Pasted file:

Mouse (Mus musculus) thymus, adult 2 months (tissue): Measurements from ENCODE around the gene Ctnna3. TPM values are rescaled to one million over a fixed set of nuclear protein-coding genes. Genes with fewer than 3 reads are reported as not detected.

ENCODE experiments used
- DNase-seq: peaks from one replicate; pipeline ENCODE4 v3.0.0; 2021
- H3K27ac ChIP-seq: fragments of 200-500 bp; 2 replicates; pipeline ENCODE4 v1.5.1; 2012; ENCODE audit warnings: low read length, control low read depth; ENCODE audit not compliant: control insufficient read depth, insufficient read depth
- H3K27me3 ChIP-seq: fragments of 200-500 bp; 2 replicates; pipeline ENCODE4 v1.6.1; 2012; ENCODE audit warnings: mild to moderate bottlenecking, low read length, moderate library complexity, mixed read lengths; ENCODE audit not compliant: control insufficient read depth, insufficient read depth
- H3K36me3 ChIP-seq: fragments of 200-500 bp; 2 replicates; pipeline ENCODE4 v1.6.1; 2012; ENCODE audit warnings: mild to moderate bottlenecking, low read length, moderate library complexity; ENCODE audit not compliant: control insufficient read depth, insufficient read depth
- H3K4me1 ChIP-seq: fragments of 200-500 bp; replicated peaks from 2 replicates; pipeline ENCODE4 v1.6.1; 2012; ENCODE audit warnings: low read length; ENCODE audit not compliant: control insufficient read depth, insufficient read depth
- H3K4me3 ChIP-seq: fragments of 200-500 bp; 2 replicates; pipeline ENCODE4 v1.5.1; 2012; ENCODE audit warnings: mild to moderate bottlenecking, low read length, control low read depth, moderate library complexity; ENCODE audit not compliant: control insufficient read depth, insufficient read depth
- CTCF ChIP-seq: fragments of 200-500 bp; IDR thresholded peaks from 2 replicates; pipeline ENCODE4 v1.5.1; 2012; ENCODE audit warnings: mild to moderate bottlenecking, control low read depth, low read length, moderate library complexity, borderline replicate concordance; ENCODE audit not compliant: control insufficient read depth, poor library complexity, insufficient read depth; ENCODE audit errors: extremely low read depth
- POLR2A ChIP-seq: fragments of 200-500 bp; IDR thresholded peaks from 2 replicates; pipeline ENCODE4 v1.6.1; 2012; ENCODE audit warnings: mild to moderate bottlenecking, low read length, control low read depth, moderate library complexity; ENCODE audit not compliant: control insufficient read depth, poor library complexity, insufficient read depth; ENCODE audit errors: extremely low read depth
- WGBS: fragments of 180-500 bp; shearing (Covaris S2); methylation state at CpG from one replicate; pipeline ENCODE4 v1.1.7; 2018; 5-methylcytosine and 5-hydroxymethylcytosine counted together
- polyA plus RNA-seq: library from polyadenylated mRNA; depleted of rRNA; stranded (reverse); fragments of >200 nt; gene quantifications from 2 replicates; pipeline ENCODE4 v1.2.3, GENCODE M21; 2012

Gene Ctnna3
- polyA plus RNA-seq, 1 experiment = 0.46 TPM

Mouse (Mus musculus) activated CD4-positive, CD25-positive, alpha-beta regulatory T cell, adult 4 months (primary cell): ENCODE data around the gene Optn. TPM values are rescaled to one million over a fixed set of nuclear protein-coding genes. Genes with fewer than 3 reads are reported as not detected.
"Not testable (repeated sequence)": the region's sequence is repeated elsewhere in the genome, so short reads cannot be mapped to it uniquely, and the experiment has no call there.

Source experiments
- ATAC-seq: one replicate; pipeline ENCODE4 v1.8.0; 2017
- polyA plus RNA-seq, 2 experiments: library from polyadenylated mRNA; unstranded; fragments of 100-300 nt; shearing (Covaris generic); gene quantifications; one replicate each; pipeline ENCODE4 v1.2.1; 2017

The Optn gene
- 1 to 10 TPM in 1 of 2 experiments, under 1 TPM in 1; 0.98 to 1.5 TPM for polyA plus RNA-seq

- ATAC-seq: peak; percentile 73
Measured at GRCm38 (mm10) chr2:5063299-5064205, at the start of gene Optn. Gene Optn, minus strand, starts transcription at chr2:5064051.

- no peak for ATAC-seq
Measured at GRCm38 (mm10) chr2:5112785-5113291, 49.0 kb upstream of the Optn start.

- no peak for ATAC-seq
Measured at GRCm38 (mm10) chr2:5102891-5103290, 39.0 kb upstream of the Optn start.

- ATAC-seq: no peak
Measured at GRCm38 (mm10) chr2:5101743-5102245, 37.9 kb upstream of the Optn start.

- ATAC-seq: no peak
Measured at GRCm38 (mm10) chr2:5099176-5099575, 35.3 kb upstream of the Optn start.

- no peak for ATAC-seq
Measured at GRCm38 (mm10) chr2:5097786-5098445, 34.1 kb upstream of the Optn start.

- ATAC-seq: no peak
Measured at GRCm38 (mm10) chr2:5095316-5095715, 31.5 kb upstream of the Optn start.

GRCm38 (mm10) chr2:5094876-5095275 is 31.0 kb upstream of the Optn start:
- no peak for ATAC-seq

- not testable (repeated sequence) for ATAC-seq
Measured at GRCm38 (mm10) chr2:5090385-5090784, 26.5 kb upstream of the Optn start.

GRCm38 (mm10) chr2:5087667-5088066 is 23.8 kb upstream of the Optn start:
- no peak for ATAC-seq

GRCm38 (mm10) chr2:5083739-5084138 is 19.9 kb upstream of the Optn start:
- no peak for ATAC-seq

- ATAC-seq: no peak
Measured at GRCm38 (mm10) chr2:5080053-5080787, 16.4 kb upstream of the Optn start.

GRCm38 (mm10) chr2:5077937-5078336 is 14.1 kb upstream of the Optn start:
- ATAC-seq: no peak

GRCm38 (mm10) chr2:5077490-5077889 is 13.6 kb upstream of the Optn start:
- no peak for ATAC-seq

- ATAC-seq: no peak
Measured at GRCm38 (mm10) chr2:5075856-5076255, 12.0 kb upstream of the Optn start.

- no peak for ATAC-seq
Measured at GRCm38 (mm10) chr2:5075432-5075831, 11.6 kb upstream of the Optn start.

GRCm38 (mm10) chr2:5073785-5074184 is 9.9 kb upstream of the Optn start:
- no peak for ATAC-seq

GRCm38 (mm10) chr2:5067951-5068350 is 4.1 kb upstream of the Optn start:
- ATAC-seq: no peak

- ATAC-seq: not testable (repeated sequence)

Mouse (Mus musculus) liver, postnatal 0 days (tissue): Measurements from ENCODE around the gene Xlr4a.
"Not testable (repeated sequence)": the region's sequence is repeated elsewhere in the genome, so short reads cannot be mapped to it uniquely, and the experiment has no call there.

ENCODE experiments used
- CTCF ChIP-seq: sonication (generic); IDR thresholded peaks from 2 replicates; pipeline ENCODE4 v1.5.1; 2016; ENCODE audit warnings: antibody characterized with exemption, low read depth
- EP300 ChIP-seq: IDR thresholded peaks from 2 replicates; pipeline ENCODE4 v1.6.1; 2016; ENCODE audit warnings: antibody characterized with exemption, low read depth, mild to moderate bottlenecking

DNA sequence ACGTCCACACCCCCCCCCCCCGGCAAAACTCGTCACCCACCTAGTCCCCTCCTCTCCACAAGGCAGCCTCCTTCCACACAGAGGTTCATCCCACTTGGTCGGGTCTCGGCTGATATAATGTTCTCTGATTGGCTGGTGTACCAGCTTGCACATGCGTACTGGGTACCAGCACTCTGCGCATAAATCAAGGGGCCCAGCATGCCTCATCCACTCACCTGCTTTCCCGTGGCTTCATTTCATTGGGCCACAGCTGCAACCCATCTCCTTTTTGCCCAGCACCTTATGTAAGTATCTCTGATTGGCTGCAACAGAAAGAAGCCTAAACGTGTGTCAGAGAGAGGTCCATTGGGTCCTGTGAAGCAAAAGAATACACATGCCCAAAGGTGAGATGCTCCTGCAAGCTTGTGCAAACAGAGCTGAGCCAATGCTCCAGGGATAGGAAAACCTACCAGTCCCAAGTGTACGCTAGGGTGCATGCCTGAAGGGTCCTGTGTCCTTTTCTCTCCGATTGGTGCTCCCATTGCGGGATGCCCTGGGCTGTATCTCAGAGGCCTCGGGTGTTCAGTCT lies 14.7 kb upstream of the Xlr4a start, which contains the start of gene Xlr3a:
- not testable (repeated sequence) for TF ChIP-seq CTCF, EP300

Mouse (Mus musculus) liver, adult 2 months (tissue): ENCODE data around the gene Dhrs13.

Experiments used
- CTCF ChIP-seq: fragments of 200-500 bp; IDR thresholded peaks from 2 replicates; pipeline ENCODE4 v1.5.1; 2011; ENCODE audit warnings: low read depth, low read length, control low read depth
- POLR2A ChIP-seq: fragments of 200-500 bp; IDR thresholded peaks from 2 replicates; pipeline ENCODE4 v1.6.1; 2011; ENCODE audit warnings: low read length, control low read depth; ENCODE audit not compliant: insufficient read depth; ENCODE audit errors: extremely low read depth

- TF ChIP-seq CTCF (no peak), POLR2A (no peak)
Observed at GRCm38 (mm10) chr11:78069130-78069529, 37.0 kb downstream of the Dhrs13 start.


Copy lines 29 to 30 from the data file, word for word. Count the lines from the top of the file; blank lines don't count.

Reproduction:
Measured at GRCm38 (mm10) chr2:5101743-5102245, 37.9 kb upstream of the Optn start.

- ATAC-seq: no peak